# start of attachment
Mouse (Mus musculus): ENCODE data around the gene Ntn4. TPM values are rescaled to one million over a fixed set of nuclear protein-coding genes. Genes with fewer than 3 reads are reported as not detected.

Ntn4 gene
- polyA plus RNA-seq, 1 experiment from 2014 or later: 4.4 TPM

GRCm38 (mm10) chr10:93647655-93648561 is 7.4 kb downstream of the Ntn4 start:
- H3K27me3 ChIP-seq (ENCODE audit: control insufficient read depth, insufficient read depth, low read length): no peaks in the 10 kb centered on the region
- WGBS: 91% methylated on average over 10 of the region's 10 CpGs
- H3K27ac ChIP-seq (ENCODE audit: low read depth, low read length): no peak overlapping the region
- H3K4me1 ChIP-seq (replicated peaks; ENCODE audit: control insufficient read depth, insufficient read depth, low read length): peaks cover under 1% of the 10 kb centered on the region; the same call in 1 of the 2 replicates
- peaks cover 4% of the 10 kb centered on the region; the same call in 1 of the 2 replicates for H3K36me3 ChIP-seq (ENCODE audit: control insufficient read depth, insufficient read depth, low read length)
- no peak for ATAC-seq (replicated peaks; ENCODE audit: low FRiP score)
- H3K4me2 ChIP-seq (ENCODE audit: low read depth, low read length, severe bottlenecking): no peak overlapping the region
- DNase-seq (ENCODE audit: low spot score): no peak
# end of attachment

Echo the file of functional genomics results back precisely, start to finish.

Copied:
Mouse (Mus musculus): ENCODE data around the gene Ntn4. TPM values are rescaled to one million over a fixed set of nuclear protein-coding genes. Genes with fewer than 3 reads are reported as not detected.

Ntn4 gene
- polyA plus RNA-seq, 1 experiment from 2014 or later: 4.4 TPM

GRCm38 (mm10) chr10:93647655-93648561 is 7.4 kb downstream of the Ntn4 start:
- H3K27me3 ChIP-seq (ENCODE audit: control insufficient read depth, insufficient read depth, low read length): no peaks in the 10 kb centered on the region
- WGBS: 91% methylated on average over 10 of the region's 10 CpGs
- H3K27ac ChIP-seq (ENCODE audit: low read depth, low read length): no peak overlapping the region
- H3K4me1 ChIP-seq (replicated peaks; ENCODE audit: control insufficient read depth, insufficient read depth, low read length): peaks cover under 1% of the 10 kb centered on the region; the same call in 1 of the 2 replicates
- peaks cover 4% of the 10 kb centered on the region; the same call in 1 of the 2 replicates for H3K36me3 ChIP-seq (ENCODE audit: control insufficient read depth, insufficient read depth, low read length)
- no peak for ATAC-seq (replicated peaks; ENCODE audit: low FRiP score)
- H3K4me2 ChIP-seq (ENCODE audit: low read depth, low read length, severe bottlenecking): no peak overlapping the region
- DNase-seq (ENCODE audit: low spot score): no peak